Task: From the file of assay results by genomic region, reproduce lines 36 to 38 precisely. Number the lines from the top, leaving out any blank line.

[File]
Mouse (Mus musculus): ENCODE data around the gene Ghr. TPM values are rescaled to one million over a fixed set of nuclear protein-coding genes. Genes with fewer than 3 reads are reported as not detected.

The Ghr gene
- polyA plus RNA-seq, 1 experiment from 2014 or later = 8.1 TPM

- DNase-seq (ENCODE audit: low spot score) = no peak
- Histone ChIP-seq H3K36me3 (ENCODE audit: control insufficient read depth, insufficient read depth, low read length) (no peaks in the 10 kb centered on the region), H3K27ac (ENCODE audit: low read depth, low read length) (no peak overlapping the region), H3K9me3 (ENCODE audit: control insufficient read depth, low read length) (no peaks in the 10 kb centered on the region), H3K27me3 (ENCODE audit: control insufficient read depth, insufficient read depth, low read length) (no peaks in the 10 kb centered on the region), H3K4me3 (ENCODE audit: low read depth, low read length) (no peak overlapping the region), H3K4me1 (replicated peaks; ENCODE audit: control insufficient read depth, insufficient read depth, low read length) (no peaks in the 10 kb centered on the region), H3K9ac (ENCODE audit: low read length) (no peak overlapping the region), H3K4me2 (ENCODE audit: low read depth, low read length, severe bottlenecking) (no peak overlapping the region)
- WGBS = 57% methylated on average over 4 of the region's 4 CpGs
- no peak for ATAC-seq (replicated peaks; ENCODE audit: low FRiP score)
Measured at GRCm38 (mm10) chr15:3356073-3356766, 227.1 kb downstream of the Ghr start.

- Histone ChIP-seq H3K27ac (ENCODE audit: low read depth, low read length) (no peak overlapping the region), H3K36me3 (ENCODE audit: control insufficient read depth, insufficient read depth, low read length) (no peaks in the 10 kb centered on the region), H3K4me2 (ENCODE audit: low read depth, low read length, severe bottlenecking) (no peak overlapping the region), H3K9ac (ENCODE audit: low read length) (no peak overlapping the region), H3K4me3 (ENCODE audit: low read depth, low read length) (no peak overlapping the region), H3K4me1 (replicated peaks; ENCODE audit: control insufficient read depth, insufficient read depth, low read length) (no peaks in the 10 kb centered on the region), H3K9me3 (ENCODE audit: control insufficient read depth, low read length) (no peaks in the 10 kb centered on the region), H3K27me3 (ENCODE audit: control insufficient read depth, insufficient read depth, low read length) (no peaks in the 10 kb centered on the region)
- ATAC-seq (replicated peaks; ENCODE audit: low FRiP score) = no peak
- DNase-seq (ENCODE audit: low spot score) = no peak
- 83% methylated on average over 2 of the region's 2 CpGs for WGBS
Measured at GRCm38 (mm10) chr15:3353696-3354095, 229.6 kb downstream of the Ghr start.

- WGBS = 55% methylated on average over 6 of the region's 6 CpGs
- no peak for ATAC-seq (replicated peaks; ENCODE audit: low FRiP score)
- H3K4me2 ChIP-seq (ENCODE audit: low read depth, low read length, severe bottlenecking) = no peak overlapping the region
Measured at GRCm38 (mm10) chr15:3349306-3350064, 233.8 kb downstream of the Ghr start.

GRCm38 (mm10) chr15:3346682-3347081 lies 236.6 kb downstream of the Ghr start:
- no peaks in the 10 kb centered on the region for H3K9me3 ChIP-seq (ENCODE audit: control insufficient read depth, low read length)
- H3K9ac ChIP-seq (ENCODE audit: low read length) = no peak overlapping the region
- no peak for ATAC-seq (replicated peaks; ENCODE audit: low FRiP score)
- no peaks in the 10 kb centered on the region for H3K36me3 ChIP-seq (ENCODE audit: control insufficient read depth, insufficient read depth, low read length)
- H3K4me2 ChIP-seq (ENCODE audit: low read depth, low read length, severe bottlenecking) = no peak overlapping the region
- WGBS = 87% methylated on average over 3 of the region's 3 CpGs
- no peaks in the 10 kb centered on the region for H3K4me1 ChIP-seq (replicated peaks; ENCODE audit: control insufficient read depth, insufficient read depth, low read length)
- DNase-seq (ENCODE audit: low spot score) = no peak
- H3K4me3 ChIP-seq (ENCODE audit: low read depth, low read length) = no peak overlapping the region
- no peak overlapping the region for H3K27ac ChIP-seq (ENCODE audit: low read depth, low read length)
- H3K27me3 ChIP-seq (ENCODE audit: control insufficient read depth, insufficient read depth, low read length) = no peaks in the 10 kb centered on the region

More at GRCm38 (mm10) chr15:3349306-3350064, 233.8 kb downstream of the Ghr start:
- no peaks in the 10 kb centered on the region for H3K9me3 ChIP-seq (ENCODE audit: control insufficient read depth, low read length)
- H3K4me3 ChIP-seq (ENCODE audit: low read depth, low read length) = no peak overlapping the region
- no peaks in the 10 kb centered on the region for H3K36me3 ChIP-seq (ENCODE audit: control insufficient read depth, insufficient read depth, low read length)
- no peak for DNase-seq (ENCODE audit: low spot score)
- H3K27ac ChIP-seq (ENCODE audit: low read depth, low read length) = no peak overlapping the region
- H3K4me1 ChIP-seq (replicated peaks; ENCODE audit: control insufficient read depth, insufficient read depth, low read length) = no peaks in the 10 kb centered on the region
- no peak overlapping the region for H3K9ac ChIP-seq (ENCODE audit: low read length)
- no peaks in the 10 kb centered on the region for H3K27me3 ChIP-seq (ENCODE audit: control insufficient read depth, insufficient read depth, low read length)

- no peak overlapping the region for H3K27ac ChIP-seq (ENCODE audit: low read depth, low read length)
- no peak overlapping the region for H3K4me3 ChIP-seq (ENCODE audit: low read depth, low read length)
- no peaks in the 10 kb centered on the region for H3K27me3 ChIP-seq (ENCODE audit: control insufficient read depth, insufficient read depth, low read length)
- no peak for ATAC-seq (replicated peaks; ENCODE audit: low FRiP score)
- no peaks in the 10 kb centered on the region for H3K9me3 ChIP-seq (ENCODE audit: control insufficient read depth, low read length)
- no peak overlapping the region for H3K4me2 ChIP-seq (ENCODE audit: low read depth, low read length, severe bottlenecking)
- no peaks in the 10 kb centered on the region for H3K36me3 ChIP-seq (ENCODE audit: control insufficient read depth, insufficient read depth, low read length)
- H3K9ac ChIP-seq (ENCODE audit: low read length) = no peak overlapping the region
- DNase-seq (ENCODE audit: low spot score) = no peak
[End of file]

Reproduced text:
- H3K4me1 ChIP-seq (replicated peaks; ENCODE audit: control insufficient read depth, insufficient read depth, low read length) = no peaks in the 10 kb centered on the region
- no peak overlapping the region for H3K9ac ChIP-seq (ENCODE audit: low read length)
- no peaks in the 10 kb centered on the region for H3K27me3 ChIP-seq (ENCODE audit: control insufficient read depth, insufficient read depth, low read length)